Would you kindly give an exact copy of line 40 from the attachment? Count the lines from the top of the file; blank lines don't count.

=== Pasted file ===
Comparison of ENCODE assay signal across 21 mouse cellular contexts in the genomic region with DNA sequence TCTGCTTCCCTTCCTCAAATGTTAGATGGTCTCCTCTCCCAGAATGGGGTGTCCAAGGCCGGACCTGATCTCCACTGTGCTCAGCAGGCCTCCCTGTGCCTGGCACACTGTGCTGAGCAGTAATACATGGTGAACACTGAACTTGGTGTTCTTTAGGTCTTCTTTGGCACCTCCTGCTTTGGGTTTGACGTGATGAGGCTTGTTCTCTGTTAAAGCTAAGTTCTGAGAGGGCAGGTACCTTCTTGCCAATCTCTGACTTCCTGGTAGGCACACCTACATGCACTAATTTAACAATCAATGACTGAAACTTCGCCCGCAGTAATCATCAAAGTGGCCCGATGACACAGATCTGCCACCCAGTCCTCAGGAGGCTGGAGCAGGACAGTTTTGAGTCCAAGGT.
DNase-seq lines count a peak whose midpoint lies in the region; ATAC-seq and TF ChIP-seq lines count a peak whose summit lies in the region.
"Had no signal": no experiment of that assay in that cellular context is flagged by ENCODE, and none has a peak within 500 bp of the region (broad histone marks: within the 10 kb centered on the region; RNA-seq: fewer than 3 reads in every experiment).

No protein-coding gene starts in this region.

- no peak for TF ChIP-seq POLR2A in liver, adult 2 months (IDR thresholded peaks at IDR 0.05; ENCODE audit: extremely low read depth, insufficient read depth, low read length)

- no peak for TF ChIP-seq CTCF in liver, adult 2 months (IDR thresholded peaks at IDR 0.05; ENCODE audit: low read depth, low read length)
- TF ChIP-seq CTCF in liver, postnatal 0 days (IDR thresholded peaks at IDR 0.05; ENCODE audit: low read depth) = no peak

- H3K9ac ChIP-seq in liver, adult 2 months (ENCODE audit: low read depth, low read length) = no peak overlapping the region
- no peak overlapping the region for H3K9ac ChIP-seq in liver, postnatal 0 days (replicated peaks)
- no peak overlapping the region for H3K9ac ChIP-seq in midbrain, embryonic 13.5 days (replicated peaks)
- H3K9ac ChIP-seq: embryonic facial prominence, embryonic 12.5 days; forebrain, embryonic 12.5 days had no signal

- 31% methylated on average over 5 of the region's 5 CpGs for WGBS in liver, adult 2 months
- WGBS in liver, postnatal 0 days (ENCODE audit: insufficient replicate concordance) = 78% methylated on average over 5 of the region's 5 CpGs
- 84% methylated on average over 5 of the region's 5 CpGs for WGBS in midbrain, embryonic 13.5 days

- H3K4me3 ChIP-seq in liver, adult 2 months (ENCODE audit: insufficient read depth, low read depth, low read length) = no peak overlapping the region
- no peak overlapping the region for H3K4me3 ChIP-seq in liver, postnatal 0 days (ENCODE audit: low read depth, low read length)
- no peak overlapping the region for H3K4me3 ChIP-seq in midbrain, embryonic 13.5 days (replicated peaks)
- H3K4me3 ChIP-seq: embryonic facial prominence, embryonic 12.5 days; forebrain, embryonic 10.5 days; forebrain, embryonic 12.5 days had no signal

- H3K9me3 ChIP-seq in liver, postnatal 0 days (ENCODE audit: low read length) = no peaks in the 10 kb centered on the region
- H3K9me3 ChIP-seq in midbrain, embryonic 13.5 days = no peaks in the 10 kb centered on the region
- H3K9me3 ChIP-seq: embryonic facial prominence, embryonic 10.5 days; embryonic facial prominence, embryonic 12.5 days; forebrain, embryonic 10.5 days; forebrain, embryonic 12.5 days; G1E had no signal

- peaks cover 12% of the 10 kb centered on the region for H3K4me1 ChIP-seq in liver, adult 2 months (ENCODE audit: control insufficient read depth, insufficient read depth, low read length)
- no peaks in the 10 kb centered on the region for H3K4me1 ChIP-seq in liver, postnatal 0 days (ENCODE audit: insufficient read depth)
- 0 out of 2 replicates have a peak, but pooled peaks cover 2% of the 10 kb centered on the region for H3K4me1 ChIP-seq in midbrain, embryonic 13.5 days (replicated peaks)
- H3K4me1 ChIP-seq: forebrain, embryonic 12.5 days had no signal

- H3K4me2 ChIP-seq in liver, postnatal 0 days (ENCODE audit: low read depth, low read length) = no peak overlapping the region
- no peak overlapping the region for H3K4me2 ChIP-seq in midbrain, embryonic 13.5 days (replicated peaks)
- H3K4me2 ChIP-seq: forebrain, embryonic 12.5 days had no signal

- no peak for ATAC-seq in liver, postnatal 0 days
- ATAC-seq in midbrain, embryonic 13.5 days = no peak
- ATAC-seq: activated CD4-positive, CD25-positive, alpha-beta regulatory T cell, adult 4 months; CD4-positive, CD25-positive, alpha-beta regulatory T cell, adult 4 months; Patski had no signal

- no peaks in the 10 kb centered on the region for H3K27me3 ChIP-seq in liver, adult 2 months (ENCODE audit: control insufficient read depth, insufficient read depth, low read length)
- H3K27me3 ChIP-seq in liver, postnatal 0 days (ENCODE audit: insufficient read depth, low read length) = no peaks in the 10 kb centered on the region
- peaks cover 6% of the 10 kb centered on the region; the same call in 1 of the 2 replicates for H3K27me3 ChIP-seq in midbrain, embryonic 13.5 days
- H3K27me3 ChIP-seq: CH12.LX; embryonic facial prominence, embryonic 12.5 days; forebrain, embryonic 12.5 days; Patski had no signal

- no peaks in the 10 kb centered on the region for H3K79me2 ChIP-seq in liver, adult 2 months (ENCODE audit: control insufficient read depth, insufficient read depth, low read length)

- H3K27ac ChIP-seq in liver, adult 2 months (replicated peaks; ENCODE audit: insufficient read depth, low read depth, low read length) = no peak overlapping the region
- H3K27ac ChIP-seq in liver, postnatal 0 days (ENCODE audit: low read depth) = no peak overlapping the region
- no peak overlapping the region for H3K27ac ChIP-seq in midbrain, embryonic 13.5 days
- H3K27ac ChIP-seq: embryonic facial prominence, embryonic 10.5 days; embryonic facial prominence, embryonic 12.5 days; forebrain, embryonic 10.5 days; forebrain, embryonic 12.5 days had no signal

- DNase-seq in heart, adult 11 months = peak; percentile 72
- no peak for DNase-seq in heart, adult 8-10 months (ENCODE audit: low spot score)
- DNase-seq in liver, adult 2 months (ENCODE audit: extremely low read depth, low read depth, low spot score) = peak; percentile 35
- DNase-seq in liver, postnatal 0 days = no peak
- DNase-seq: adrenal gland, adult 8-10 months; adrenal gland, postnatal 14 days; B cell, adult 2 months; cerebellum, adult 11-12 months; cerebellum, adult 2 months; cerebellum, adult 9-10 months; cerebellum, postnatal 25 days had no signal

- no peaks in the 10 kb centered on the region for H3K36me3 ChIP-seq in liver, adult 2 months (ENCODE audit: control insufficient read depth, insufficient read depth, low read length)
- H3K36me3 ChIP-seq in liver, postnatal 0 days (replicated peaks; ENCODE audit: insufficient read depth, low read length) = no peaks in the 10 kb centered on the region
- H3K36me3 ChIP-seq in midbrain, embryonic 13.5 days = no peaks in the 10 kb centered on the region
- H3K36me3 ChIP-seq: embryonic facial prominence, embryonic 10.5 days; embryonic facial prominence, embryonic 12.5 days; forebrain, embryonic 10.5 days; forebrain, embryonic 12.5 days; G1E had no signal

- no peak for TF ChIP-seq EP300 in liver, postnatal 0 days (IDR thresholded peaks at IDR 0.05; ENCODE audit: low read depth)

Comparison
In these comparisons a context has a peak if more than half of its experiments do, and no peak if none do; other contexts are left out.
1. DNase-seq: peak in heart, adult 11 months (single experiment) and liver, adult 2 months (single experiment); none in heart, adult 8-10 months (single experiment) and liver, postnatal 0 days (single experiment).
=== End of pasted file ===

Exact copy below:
- H3K27ac ChIP-seq: embryonic facial prominence, embryonic 10.5 days; embryonic facial prominence, embryonic 12.5 days; forebrain, embryonic 10.5 days; forebrain, embryonic 12.5 days had no signal